Stafford at the century mark, in context

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The 2016 Detroit Lions are doing kind of okay! Week Seven is in the books, and they’re 4-3, including a win over the probably good Eagles. In a week of very bad professional football, the Lions’ game-winning drive provided a rare highlight on Sunday. I insist you enjoy it again:

Because the NFL media corps is an insatiable monster, Sunday and Monday found everyone except Skip Bayless launching the Matthew Stafford MVP campaign:

Sunday was Stafford’s 100th NFL game, leading one writer to tabulate a long thread of historical statistical notes, the catchiest of which is the list of quarterbacks’ passing yards through their first one-hundred career games:

  1. Stafford: 27,890
  2. Dan Marino: 27,064
  3. Kurt Warner: 26,097
  4. Peyton Manning: 26,008
  5. Aaron Rodgers: 25,616

Not unimpressive company. As with Carson Palmer’s headline-grabbing passing milestone last month, though, this accumulative distinction requires some context, Continue reading

The selfishness of Colin Cowherd’s critique of Dan Patrick

dan patrick show

For reasons known, if at all, only to him, ESPN Radio’s Colin Cowherd wrapped up his Super Bowl coverage by taking a shot across the bow of former ESPN personality Dan Patrick:

Dan Patrick doesn’t work as hard as Jim Rome. Not even close. . . . Patrick needs thirty-five producers to fill a segment. Rome doesn’t. Bayless doesn’t. I don’t.

Cowherd is hardly a moral standard-bearer in this space, and his comments, like most of the things he says that garner attention outside his own sphere, are designed only to bolster himself, typically at the expense of others. Taking Patrick to task apparently for the sin of granting his (four) producers a more audible and visible role on his program is both nonsensical and selfish.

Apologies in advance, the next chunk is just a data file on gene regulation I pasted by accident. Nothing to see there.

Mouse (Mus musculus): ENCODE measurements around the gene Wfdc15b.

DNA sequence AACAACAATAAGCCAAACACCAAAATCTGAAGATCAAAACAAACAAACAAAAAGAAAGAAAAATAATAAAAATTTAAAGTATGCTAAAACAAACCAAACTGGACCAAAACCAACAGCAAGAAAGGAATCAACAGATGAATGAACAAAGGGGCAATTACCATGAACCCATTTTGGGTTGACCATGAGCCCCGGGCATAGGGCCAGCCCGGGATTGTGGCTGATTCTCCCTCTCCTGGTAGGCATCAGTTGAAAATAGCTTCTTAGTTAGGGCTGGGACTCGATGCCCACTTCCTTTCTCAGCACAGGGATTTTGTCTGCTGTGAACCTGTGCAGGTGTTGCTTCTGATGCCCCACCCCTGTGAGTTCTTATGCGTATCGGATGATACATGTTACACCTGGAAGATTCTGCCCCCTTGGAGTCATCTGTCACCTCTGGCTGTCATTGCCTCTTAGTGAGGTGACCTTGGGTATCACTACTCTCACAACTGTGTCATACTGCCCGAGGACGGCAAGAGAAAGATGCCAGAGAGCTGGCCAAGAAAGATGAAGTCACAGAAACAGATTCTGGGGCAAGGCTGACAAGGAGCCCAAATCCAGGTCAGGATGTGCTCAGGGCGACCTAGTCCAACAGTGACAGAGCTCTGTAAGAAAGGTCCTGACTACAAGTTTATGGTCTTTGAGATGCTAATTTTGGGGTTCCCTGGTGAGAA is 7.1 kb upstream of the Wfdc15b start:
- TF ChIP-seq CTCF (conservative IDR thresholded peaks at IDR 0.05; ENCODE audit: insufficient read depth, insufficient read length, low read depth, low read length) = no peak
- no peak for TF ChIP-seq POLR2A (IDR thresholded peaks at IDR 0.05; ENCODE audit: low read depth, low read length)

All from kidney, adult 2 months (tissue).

DP Show producers Seton O’Connor and Paul Pabst’s responses to Cowherd show the factual absurdity of Cowherd’s remarks:

The people actually hurt by Cowherd’s statements, however, are Cowherd’s own support staff, who probably are wishing they worked for Patrick, or someone like him, rather than Cowherd.

Radio shows are similar to sports team coaching staffs, with the on-air host as the head coach, and the typically off-air producers as coordinators and assistant coaches. Just as few in the coaching business envision themselves as lifelong defensive line coaches, for example, few in the radio business want to spend the entirety of their professional careers screening listener telephone calls. A sports team’s success provides exposure to the coaching staff, allowing the coordinators and assistants to move into head-coaching positions elsewhere. Further, good head coaches are wise to create an environment in which their assistants receive outside attention and have opportunities to move into more senior positions. It isn’t that head coaches want to lose their talented assistants. Given the inevitability of those departures, though, head coaches know they can recruit better assistants, who are destined for greater things, by offering them the opportunity to gain exposure while working under them. The notion is not unlike the one Kentucky basketball coach John Calipari employs with his player recruits.